Zirconia Dental Restorations
Standard of care used to be porcelain fused to metal and full gold crowns for dental restorations. Today with the development and application of metal-free restorations that are durable and bio-compatible, Zirconia can be an ideal solution for a variety of clinical applications and are natural looking blending with a person’s own teeth.
Zirconia is a crystalline dioxide of zirconium that is the strongest ceramic for the dental market today. It is widely used for the fabrication of crown copings, bridge frame works and custom implant abutments.
Zirconia offers some significant physical properties that are advantageous for some dental restorations. Zirconia products on the market today boast a flexural strength from 850MPa to 1,465MPa compared to porcelain ceramics with typical ranges of 71MPa to 419MPa – strength advantage becomes clear. Zirconia has an excellent resistance to thermal shock which means it will remain very stable in the mouth and face fewer stress factors from expansion and contraction. Zirconia can be stained and glazed to a prescribed tooth shade, giving the finished product a more tooth like appearance. Finally Zirconia is considerably less expensive than traditional, precious metal restorations.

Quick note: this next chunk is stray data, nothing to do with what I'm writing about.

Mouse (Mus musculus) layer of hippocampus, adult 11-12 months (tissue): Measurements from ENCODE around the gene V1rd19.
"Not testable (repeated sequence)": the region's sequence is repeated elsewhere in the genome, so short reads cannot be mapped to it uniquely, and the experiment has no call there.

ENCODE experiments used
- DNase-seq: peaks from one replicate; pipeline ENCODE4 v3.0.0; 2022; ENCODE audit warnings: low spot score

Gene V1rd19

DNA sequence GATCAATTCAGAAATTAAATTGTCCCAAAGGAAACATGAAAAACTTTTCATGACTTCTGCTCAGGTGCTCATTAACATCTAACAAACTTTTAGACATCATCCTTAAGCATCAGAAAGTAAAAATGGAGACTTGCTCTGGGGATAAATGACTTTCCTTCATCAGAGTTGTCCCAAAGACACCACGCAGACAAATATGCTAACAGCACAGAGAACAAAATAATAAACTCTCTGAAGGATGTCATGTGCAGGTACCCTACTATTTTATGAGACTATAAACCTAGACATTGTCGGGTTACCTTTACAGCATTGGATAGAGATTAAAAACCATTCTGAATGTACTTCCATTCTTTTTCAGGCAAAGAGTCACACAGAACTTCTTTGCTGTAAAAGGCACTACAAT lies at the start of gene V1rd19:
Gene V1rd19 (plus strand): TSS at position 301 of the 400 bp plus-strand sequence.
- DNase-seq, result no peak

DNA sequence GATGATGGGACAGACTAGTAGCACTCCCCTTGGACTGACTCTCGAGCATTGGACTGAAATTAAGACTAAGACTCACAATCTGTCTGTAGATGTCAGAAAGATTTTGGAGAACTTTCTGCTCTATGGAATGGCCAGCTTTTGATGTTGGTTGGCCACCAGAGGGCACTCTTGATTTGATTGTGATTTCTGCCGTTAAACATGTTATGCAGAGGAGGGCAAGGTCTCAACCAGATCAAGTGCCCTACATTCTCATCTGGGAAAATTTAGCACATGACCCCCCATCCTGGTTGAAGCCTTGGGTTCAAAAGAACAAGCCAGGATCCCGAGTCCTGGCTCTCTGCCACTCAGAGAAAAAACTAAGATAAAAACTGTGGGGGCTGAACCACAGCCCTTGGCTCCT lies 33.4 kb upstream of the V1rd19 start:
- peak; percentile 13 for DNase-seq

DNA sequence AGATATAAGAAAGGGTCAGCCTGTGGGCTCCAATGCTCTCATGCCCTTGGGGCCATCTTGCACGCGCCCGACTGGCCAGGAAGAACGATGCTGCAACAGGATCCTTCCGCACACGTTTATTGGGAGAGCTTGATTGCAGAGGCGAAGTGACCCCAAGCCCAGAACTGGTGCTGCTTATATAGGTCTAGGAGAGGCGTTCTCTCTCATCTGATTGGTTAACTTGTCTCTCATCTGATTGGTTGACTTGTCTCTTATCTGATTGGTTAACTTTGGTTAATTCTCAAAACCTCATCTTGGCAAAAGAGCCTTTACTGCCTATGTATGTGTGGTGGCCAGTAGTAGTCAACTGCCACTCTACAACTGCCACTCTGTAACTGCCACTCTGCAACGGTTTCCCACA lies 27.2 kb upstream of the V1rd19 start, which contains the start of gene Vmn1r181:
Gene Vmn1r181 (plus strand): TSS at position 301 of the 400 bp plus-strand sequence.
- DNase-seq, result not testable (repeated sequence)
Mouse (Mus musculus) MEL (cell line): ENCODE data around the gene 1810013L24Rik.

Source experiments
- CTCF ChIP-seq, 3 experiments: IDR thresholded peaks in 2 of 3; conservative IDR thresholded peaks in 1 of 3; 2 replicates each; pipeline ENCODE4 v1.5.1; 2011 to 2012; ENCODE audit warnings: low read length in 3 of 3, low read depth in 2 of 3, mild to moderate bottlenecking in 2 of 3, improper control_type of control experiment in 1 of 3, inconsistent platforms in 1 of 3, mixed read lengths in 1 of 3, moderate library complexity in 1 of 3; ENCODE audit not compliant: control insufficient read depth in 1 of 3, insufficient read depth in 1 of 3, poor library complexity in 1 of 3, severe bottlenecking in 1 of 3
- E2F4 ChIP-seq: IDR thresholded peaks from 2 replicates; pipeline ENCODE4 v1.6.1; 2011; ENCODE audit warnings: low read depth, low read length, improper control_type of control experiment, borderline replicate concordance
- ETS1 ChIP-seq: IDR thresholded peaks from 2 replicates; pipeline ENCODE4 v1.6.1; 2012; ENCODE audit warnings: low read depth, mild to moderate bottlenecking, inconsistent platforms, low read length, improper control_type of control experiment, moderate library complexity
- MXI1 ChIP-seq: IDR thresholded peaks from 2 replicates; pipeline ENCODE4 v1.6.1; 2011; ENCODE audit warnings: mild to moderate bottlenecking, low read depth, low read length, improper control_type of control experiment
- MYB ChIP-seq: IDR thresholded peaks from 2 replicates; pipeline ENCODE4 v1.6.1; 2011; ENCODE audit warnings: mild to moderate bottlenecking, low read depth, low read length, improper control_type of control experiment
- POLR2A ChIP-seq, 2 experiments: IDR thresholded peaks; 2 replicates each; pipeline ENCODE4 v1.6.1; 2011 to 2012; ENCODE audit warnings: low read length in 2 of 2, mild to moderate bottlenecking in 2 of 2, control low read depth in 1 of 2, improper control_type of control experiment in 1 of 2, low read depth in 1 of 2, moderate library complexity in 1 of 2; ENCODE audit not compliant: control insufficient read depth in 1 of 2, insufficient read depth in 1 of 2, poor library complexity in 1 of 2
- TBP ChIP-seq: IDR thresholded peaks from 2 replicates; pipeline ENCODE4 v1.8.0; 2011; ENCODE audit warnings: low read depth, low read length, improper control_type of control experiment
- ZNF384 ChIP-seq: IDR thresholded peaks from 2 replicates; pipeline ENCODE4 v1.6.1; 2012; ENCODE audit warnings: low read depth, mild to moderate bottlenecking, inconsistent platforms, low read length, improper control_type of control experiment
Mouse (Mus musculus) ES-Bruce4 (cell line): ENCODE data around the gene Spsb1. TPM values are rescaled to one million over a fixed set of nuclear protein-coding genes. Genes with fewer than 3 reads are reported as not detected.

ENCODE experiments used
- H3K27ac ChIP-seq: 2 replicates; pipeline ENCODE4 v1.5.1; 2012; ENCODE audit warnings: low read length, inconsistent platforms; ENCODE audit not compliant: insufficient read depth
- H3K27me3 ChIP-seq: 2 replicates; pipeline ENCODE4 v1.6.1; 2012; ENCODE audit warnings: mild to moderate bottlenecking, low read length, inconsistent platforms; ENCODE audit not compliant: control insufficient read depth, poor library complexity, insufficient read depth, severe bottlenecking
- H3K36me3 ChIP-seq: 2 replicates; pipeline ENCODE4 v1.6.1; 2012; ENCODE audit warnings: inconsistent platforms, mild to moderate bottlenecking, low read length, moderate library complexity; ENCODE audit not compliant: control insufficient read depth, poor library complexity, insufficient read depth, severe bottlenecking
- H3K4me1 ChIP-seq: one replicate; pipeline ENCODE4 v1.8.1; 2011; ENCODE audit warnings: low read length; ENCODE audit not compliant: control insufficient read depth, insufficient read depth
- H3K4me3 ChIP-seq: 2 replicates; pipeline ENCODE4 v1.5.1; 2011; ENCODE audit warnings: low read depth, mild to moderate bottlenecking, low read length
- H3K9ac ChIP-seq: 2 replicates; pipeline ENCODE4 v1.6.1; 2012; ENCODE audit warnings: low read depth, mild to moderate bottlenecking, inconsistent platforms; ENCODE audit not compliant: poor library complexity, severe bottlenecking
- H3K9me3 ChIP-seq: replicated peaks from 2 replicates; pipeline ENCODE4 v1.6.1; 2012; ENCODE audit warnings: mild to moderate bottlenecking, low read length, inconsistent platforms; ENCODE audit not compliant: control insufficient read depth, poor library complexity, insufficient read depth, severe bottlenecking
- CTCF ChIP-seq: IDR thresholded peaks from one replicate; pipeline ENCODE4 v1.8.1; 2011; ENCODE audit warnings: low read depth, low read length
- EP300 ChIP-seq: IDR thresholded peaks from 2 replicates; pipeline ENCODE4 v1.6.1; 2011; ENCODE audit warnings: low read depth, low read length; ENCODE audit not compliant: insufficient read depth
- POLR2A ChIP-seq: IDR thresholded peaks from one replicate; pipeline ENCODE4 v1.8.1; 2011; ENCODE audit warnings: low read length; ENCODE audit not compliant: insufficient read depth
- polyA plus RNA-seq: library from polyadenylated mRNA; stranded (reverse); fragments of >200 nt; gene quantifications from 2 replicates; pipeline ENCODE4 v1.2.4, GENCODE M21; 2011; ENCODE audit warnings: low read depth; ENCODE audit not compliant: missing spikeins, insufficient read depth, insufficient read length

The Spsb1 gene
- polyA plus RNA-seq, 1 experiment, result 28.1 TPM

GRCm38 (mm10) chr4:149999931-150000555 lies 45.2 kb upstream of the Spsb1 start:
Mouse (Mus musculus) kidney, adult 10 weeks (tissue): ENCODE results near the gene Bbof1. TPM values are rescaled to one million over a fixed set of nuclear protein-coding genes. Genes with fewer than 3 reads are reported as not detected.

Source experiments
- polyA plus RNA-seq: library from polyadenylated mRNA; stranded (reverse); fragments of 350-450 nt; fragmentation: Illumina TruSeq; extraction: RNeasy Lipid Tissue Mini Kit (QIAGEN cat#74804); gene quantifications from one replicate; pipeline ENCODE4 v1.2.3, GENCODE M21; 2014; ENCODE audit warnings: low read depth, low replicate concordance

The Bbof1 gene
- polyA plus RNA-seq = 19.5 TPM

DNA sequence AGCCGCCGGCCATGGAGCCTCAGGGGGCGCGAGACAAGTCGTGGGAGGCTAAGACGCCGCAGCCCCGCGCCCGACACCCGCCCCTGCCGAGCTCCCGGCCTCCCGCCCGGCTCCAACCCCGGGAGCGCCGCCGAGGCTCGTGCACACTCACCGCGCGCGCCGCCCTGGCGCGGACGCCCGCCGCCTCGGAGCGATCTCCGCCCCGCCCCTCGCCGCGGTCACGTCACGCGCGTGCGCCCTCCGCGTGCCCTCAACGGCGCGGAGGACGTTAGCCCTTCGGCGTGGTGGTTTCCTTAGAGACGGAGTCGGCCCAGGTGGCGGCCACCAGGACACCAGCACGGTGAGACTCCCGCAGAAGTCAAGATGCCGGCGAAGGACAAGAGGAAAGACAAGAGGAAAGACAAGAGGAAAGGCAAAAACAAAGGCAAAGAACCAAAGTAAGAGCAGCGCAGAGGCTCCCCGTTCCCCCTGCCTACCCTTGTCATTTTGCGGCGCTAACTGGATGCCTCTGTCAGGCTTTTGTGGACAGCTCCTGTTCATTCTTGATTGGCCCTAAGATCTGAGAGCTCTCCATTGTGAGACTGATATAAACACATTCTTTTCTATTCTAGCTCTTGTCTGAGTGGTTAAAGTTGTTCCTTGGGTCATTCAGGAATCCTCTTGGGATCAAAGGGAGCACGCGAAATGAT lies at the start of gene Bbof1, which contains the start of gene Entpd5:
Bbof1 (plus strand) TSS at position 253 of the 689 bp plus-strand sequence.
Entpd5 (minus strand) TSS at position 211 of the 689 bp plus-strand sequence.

Indications for use of full contour Zirconia is for posterior crowns, crowns over implants and crowns with limited occlusal clearance. It is also indicated for full arch bridges up to 14 units. Other candidates would include patients who do not desire cast gold or metal occlusal PRM restorations. Zirconia has a good opacity and may be advantageous when trying to block out underlying discolored teeth or restorative materials. Zirconia is considered a desirable substitute substructure for a bi-layered crown due to its high-strength properties and more tooth-like appearance.
When using Zirconia for crowns some specific features will need to be address to ensure a dependable product. General guidelines for tooth preparation for a zirconia crown include at least 1.2mm of axial reduction, 1.5mm of clearance in the central fossa and 2 mm of clearance over functional cusps.
As Zirconia is a good thermal insulator the crown must be cooled slowly or risk creating residual stress within the restoration that could lead to surface porcelain failures.
Next, Zirconia restorations are designed using a state-of-the art technical computer aided design/computer aided milling (CAD/CAM) systems to designed, fabricate and place all-ceramic inlays, onlays, crowns and veneers. Current CAD systems have the design capability to ensure a uniform thickness of the veneering porcelain that can give the crowns a higher fracture strength. New design shapes of Zirconia copings are being investigated to maximize the strength of the bi-layered restoration. Ceramic restorations produced by this method have demonstrated excellent fit, strength and longevity.